Taxes and tax cuts

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OTTAWA – Selon un nouveau rapport du Centre canadien de politiques alternatives (CCPA), les traitements fiscaux préférentiels tels les exemptions, les crédits et les échappatoires sont devenus de véritables mannes pour la tranche de 10 pour cent des contribuables canadiens les plus fortunés.
OTTAWA – Preferential tax treatments such as tax exemptions, credits, and loopholes have become a cash cow for Canada’s richest 10 per cent, says a new report by the Canadian Centre for Policy Alternatives (CCPA). The report analyzes Canada’s 10 costliest preferential tax treatments, starting with the richest 10 per cent, which is responsible for 42 per cent of the federal money spent on these types of tax expenditures (up from 36 per cent in 1992).
Preferential tax treatments such as tax exemptions, credits, and loopholes have become a cash cow for Canada’s rich. This report analyzes the country’s 10 costliest preferential tax treatments, starting with the richest 10% of Canadians, which is responsible for 42 per cent of the federal money spent on these types of tax expenditures (up from 36% in 1992).
Chart taken from the CCPA report, Ascent of Giants: NAFTA, Corporate Power and the Growing Income Gap, by Jordan Brennan (April 2015).
It feels a bit counterintuitive, after a tumultuous 2016, to be talking about the mundane matter of tax reform. This is normally a time of deeper reflection on the year that was and the trends and challenges to come. Slow growth in the global economy, the collapse of mega-regional trade deals like the TPP and TTIP, the election of a sexist, race-baiting bully in the U.S.
Unfair tax loopholes cost the federal government $103 billion dollars each year—but not everyone’s in the loop. These loopholes disproportionately benefit the rich, and perpetuate income inequality. Did you know that if the five worst tax loopholes were closed, the federal government could use that money to create an affordable national child care program AND eliminate university tuition?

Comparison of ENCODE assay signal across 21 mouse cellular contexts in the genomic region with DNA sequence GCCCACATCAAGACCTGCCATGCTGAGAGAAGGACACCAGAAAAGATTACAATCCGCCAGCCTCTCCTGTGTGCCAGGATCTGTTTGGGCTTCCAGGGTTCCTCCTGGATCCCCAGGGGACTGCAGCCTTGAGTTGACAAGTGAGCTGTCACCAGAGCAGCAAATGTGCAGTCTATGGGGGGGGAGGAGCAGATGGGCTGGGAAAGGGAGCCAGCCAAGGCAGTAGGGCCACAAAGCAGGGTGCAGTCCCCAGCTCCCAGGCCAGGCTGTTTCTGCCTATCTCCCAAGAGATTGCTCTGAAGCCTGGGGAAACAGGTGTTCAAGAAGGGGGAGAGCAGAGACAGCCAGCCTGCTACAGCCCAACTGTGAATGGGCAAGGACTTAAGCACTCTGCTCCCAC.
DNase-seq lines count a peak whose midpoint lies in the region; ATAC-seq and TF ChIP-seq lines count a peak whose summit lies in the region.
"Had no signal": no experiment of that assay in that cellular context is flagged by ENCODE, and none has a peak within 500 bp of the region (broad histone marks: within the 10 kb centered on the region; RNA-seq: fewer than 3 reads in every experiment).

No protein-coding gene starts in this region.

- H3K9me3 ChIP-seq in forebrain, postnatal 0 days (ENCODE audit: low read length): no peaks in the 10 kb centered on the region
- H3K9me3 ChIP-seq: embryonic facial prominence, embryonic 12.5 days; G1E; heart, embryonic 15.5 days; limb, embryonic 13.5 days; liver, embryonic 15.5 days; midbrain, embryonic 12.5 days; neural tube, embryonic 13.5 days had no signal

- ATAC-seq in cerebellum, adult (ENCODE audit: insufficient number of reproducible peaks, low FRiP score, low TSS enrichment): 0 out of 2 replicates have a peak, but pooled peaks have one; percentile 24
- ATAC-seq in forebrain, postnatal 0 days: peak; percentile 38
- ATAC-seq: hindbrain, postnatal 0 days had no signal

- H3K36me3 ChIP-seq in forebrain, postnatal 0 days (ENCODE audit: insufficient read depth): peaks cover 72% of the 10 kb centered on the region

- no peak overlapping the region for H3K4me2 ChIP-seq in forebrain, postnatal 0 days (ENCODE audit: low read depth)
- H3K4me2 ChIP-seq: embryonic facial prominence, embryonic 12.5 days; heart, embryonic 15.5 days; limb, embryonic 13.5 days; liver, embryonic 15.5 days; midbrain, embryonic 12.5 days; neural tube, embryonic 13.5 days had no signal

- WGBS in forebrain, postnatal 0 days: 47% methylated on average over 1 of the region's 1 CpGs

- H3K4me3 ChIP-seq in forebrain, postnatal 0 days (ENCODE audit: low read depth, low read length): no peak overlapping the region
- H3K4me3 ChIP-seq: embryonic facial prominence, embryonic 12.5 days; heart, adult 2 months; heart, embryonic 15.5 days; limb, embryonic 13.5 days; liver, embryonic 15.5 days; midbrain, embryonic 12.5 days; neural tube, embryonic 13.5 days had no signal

OTTAWA—Au Canada, les dépenses fiscales liées à l’impôt sur le revenu des particuliers profitent de façon disproportionnée aux riches et coûtent au Trésor fédéral presque autant que l’impôt sur le revenu des particuliers qu’il perçoit, selon une étude publiée par le Centre canadien de politiques alternatives (CCPA).
OTTAWA—Canada’s personal income tax expenditures disproportionately benefit the rich and cost the federal treasury nearly as much as it collects in personal income tax, says a study released by the Canadian Centre for Policy Alternatives (CCPA).
This study finds that Canada’s personal income tax expenditures disproportionately benefit the rich and cost the federal treasury nearly as much as it collects in personal income tax. The study examines the income distribution of benefit for the 64 personal income tax expenditures for which there is available data. Out of the 64 tax expenditures, 59 of them provide more benefit to the top 50% of income earners than the bottom half, with the largest share going to the richest 10%. The cost of those 59 expenditures totalled $100.5 billion in 2011 alone. 

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